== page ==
As rate filing deadlines loom, market uncertainty factors heavily into insurers' ACA exchange decisions

Two new analyses make it crystal clear that uncertainty about the fate of the Affordable Care Act is weighing heavily on health insurers’ decisions about how to price their individual marketplace plans next year—and whether to even offer plans at all.

One analysis, from the consulting firm Oliver Wyman, says that based on a nationwide survey of health insurers in May, what happens to funding for cost-sharing reduction payments (CSRs) will have a “significant impact” on 2018 rates and participation in the ACA exchanges.

These subsidies, which the government pays to insurers to help consumers with out-of-pocket healthcare costs, are at the center of a legal case that challenges their constitutionality. The case is on hold, and despite pleas from the healthcare industry, Congress and the Trump administration haven’t yet said whether they plan to continue CSR funding after the case is resolved.

While 94% of respondents currently offering plans on the ACA exchanges intend to remain in that market next year, 42% of respondents said they would likely withdraw from the market if CSR funding is halted. The other 58% said they would refile their proposed rates, “with the assumption being payers would adjust rates higher to cover the loss of the CSR payments,” the analysis says.

Insurers’ 2018 rate requests must be submitted to state regulators by June 21. Typically, insurers aren’t allowed to revise their proposed rates after that, but some state regulators have said they will allow for additional flexibility this year, the analysis notes. One such state is California, where Insurance Commissioner Dave Jones told insurers they could submit two sets of rate filings—one reflecting continued CSR funding and enforcement of the individual mandate, and another assuming the opposite.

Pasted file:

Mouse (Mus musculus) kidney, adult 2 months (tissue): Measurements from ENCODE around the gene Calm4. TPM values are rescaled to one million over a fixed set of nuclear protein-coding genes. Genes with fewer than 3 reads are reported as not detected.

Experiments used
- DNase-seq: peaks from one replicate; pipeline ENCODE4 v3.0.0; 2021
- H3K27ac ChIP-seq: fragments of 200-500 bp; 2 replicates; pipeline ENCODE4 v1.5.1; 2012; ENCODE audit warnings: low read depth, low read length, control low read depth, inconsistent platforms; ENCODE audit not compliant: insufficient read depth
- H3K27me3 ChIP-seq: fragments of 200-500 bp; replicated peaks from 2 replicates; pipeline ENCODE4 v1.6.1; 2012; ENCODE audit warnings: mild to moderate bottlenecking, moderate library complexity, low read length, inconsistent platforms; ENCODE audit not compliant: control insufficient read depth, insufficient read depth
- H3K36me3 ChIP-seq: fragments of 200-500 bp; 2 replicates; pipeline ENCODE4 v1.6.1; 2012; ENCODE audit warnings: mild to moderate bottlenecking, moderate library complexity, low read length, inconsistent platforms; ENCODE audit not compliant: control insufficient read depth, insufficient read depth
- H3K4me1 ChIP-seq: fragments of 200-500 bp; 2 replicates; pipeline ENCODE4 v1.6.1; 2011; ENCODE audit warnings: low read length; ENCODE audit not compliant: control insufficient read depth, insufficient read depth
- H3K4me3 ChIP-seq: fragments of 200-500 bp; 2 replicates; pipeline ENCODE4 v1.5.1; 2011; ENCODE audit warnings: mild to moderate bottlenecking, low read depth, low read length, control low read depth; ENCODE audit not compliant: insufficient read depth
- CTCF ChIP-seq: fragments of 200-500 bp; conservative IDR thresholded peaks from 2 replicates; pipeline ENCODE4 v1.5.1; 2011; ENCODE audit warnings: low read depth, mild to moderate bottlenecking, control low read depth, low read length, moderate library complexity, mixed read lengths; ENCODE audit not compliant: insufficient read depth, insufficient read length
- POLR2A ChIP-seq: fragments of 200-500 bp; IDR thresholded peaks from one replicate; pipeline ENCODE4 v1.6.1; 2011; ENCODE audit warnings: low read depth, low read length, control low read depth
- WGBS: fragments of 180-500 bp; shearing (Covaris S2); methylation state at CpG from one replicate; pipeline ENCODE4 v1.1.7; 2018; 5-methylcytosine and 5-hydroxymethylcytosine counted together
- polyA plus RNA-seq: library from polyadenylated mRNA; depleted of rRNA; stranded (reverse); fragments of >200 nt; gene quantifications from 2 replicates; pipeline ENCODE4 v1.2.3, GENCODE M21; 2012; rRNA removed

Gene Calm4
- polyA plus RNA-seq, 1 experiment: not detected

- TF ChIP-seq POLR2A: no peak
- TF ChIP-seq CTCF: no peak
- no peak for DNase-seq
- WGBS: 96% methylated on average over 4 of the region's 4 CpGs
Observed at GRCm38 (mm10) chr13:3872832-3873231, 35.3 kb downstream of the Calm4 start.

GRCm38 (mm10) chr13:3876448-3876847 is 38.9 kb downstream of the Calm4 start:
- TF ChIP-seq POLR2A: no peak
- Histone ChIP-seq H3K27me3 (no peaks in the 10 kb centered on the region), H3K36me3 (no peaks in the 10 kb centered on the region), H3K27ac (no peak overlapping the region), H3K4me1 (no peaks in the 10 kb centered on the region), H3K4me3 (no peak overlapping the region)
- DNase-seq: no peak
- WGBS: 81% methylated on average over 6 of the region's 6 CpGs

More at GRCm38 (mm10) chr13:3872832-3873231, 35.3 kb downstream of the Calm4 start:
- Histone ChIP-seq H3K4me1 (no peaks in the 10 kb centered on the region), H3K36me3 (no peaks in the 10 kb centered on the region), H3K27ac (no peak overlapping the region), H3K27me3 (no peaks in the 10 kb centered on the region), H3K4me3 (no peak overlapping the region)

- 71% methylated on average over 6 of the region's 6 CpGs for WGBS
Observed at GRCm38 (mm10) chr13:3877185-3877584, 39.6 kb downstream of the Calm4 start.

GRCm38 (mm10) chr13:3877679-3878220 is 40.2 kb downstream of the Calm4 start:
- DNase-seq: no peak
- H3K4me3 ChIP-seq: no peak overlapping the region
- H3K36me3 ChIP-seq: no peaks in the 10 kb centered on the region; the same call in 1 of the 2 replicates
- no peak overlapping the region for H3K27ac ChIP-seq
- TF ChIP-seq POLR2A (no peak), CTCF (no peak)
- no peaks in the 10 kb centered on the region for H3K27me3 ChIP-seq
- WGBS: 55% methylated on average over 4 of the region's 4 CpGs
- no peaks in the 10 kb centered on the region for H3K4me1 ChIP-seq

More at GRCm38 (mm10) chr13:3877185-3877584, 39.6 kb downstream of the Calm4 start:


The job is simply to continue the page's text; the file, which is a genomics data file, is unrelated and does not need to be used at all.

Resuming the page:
As far as rate increases go, the analysis found that the number of insurers planning significant rate hikes is rising. Forty-three percent of respondents said they were planning on increases of 20% or more, whereas only 25% of respondents to a survey the firm conducted in April said they were planning rate hikes that high.

The straight average across all respondents was a 20% planned rate hike, the analysis says, which is actually lower than the 22% weighted average increase for 2017 reported by the government. Yet the analysis notes that rates increases were initially expected to be lower this year given that the individual markets were on track to stabilize.

“Given the survey responses, it appears that the overall uncertainty of the market is impacting payers’ 2018 planning,” the analysis concludes.

Another analysis, also from Oliver Wyman, produced similar findings based on the firm’s predictive modeling. It estimates that more than two-thirds of projected rate increases in 2018 will be related to two specific market influences: whether funding for CSRs will continue, and how the relaxation of the individual mandate will affect enrollment and risk pools.

Other—though smaller—factors projected to influence rate increases include the return of the federal health insurance tax and rising medical costs.